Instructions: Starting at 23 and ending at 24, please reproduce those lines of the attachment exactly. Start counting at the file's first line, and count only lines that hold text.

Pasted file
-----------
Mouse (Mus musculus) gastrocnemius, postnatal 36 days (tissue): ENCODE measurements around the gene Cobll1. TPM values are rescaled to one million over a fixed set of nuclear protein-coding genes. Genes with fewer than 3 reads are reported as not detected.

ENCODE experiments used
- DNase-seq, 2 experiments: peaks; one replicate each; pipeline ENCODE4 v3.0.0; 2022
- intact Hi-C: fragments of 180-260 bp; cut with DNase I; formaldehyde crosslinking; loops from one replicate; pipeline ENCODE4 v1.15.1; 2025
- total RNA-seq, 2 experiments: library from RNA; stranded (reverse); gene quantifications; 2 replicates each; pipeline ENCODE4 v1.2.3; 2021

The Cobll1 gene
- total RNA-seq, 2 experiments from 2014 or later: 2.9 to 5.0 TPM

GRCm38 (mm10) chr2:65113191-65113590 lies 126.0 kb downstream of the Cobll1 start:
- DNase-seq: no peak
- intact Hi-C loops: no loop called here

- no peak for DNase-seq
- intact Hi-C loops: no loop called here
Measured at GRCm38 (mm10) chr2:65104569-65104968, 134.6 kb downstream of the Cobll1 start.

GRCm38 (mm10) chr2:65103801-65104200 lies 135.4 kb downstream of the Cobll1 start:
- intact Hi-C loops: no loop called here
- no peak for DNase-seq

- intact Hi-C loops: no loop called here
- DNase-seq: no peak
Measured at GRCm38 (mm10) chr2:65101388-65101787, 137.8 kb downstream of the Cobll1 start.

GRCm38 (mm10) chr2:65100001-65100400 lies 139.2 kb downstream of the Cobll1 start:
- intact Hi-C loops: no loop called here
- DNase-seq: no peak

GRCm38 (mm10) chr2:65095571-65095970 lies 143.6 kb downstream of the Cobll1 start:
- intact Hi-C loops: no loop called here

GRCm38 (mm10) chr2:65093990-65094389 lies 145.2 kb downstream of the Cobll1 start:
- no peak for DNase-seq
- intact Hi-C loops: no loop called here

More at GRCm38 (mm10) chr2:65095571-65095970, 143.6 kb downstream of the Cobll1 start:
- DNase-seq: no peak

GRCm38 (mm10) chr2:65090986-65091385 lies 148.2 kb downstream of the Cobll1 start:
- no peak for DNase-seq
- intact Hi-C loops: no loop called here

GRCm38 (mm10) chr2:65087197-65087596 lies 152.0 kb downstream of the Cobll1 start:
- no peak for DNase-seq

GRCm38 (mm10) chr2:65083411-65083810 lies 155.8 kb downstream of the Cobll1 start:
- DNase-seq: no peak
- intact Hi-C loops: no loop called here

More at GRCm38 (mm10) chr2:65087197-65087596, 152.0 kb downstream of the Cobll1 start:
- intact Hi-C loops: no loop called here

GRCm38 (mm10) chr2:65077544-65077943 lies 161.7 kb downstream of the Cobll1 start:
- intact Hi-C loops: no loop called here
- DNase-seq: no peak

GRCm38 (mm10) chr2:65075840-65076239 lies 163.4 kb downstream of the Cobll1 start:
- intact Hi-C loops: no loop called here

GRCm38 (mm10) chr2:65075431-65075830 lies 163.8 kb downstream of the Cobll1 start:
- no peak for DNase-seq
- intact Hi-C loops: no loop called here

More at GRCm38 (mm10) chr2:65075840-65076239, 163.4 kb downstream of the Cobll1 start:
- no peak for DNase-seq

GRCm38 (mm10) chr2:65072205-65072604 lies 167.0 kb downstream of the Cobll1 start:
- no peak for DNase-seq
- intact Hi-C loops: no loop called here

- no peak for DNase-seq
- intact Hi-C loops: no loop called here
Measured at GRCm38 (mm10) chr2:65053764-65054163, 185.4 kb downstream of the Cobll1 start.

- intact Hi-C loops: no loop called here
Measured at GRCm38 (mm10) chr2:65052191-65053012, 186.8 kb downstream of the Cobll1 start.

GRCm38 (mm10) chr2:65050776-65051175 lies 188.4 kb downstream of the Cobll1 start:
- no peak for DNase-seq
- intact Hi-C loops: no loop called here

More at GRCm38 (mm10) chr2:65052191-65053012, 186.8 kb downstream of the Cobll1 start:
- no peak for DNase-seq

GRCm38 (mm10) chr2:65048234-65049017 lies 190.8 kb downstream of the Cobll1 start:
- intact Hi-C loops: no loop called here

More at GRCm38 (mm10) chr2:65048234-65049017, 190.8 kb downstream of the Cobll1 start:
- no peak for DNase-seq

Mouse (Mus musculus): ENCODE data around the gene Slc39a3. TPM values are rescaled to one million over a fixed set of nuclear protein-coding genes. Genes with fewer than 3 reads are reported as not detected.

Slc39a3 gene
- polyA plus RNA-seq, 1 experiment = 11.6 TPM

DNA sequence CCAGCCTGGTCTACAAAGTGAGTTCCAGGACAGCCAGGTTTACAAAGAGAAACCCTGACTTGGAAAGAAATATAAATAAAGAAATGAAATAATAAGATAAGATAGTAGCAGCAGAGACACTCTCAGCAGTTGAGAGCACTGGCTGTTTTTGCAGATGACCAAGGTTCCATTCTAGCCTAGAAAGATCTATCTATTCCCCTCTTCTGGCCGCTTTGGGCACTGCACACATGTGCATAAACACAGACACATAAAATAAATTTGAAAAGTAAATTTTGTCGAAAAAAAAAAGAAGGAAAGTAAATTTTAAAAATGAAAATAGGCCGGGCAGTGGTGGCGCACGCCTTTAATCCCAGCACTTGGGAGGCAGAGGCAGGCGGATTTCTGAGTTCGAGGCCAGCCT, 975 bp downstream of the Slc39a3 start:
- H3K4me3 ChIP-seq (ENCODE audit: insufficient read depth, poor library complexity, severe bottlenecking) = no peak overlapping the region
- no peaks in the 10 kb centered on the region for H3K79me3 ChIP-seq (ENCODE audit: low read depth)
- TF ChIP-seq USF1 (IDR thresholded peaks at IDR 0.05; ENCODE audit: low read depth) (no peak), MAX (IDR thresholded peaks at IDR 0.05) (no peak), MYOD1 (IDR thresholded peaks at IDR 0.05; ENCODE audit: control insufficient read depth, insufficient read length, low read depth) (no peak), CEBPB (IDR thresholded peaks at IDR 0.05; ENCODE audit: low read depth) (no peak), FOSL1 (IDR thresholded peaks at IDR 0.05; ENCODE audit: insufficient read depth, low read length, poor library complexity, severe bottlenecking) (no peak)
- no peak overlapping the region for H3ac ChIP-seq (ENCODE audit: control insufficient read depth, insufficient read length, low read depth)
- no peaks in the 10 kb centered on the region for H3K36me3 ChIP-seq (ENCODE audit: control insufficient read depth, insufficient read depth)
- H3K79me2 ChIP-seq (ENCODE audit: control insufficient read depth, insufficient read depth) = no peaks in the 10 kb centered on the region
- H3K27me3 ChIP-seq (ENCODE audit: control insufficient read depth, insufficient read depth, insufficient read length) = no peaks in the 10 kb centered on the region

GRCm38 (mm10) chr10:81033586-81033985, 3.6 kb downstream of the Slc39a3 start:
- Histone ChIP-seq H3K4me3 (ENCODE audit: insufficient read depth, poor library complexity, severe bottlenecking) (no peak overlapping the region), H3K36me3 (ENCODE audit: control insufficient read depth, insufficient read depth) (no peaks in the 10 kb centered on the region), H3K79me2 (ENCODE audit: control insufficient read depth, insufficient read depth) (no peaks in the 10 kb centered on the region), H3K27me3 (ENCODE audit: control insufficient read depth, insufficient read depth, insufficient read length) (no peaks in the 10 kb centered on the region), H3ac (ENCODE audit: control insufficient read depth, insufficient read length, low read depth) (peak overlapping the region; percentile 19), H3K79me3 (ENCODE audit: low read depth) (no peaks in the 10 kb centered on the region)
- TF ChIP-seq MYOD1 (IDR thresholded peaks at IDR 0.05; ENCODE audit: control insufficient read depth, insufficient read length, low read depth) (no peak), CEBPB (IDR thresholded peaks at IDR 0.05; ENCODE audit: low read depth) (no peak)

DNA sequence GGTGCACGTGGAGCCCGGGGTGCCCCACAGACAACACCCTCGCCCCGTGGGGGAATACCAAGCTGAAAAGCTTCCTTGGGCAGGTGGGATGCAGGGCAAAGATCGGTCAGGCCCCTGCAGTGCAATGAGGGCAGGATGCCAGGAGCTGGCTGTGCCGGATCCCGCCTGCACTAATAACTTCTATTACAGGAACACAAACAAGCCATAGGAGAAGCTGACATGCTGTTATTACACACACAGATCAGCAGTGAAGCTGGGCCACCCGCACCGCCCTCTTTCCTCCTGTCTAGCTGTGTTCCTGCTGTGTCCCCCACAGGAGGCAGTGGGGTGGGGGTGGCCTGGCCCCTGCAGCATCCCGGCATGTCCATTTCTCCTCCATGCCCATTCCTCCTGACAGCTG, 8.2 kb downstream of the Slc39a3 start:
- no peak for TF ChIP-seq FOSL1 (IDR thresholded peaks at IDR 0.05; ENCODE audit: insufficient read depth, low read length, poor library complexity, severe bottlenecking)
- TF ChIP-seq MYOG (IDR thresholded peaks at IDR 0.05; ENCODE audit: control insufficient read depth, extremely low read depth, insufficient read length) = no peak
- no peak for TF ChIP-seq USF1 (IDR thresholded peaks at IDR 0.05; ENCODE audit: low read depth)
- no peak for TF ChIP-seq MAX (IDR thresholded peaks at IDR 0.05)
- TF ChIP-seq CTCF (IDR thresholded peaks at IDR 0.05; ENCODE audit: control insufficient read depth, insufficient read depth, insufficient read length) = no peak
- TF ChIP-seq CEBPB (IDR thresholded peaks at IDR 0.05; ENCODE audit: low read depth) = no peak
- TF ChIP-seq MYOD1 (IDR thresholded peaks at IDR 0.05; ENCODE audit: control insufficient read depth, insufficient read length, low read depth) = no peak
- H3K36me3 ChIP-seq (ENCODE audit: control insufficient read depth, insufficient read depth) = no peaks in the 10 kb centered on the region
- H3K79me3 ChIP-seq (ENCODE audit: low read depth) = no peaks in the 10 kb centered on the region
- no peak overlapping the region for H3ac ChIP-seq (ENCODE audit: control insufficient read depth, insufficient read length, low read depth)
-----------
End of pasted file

GRCm38 (mm10) chr2:65095571-65095970 lies 143.6 kb downstream of the Cobll1 start:
- intact Hi-C loops: no loop called here